Interest in contemplative practices has burgeoned in recent years as research suggests that meditation practice may have significant effects on health and well-being. The scientific study of compassion meditation in particular and methods for cultivating it is significant for several reasons, including individual physiological and psychological health, as well as broader social issues of human connection and survival.
Scientists in diverse fields are more recently pointing out the importance of compassion for human happiness and well-being. Primatologist Frans de Waal has surveyed a growing body of empirical evidence to argue that our common perception of human nature as a self-centered drive for individual survival is largely distorted, if not altogether wrong. Rather, the roots of empathy, compassion and morality run deep in our evolutionary history. Developmental psychologists have also noted that humans are “wired for connectivity”, and in fact have a powerful need for affiliation from infancy on. Further, work in social neuroscience has shown that perceived social isolation is a risk factor for poor cognitive performance and executive functioning, increased depressive thoughts, and in increased sensitivity to social threats. Taken together, this research suggests that practices that enhance our sense of connectivity with others, such as compassion training, might show positive effects on our physical and mental health, and emerging data is lending support to this view.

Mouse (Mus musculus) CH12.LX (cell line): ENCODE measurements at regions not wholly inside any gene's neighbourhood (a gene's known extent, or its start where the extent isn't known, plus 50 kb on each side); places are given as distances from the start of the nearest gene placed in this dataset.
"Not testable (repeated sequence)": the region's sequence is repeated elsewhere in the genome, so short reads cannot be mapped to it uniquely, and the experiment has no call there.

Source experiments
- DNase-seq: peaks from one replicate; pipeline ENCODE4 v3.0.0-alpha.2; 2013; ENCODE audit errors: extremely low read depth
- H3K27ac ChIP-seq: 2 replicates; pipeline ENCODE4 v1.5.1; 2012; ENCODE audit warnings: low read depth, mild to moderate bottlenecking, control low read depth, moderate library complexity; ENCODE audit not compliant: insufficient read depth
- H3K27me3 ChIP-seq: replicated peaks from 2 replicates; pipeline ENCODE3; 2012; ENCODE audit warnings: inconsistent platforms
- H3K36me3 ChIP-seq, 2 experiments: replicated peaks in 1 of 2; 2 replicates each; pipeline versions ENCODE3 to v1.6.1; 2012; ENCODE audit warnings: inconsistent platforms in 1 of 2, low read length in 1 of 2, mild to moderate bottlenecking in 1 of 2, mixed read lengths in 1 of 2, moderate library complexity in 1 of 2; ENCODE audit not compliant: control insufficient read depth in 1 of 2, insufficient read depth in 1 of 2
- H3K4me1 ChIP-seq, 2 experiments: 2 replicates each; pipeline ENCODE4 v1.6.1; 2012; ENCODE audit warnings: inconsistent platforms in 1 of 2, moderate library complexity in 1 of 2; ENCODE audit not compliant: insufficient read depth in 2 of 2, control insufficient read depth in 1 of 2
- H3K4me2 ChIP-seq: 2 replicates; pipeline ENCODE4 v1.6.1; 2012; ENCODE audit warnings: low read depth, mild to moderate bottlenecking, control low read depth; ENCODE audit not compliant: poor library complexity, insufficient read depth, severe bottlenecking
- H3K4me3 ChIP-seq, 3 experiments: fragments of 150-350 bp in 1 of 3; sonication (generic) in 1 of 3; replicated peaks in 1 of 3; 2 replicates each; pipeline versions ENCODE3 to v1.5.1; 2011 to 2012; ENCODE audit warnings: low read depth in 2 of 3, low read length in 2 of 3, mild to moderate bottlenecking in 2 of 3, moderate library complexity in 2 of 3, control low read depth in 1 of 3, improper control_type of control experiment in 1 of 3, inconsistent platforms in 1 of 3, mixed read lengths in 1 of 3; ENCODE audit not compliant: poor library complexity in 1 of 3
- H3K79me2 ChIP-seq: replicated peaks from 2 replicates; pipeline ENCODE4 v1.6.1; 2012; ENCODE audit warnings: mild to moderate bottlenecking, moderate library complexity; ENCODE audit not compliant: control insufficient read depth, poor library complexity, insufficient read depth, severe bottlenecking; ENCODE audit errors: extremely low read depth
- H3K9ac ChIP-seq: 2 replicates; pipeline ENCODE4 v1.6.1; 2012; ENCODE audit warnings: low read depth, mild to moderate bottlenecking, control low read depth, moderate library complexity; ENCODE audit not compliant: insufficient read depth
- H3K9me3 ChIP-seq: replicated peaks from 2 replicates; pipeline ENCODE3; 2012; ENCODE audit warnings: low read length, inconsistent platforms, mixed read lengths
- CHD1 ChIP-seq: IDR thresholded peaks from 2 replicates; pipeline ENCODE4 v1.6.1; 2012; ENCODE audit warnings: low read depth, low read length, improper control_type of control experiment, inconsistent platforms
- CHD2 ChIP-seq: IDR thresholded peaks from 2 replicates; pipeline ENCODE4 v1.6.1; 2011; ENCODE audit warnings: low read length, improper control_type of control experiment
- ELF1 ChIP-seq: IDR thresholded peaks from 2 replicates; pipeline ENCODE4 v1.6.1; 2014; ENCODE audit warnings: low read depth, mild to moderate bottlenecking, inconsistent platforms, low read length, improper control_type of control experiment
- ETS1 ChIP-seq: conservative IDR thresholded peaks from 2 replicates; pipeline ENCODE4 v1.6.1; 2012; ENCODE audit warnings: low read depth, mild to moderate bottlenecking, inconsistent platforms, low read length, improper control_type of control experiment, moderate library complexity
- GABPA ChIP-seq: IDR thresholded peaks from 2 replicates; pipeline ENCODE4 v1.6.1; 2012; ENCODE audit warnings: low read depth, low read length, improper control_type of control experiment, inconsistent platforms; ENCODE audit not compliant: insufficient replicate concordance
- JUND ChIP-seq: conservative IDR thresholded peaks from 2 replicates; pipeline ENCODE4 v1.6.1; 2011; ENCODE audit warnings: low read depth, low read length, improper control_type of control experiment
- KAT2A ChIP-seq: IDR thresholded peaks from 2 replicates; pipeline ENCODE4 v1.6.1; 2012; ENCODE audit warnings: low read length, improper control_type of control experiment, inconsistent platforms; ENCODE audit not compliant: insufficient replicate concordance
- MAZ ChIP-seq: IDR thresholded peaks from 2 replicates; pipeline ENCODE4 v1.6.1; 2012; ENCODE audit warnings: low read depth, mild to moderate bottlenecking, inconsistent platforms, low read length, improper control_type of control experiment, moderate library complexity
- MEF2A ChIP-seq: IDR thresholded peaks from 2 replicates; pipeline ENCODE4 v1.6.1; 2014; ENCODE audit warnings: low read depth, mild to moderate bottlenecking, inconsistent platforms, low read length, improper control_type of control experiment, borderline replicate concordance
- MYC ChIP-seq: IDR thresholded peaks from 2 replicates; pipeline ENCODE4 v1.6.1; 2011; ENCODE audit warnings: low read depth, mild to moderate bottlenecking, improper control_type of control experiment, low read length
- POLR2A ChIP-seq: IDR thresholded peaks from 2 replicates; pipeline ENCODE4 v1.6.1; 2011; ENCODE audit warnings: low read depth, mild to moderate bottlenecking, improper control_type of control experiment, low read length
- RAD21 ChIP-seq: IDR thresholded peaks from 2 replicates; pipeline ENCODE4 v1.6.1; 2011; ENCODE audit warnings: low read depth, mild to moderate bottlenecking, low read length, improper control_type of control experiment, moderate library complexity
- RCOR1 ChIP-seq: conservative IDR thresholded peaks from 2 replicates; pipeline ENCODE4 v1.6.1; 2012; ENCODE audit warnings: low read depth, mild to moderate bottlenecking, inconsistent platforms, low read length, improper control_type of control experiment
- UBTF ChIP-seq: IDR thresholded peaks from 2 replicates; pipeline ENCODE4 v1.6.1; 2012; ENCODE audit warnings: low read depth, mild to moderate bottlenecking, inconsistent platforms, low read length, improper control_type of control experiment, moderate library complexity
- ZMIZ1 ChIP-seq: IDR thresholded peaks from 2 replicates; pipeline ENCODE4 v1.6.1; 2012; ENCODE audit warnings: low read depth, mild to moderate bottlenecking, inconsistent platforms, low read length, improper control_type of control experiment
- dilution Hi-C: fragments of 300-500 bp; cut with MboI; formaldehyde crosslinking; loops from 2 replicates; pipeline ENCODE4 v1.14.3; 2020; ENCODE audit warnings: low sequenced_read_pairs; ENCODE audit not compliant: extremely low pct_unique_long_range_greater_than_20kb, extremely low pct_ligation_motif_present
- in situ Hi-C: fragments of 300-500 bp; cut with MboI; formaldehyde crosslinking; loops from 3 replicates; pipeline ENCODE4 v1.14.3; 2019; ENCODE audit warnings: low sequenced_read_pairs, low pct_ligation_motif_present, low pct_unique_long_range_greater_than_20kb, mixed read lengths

Visitto view a talk by Dr. Charles Raison on the need for cultivating compassion.
Cognitively-Based Compassion Training (CBCT)
There are doubtless many methods one could employ to enhance compassion beyond the biological level to an impartial altruism, and in fact many religious traditions contain methods for such cultivation. In our studies, we use a protocol for the cultivation of compassion developed by Geshe Lobsang Tenzin Negi, drawn from the lojong tradition of Tibetan Buddhism but rendered into secular form for use by individuals of any, or no, religious inclination. The term lojong means "mind training" or "thought transformation" and refers to a systematic practice of gradually training the mind in compassion until altruism becomes spontaneous.
Lojong is based on the view that self-centered thinking and behavior cause suffering for oneself and others, while other-centered, altruistic thoughts, emotions, and behaviors ultimately benefit both oneself and others. Compassion is the heartfelt wish that others be free from suffering and the readiness to act on their behalf. It arises from a deep sense of endearment for others, coupled with empathy for and sensitivity to their pain. This empathy arises both from a sense of closeness or connectedness to others as well as a recognition of the causes of their and one’s own suffering.
The CBCT program therefore aims to help practitioners progressively cultivate other-centered thoughts and behaviors while overcoming maladaptive, self-focused thoughts and behaviors by moving systematically through eight sequential steps. These are:
(1) developing attention and stability of mind through focused attention training; (2) cultivating insight into the nature of mental experience; (3) cultivating self-compassion; (4) developing equanimity; (5) developing appreciation and gratitude; (6) developing affection and empathy; (7) realizing aspirational compassion; and (8) realizing active compassion.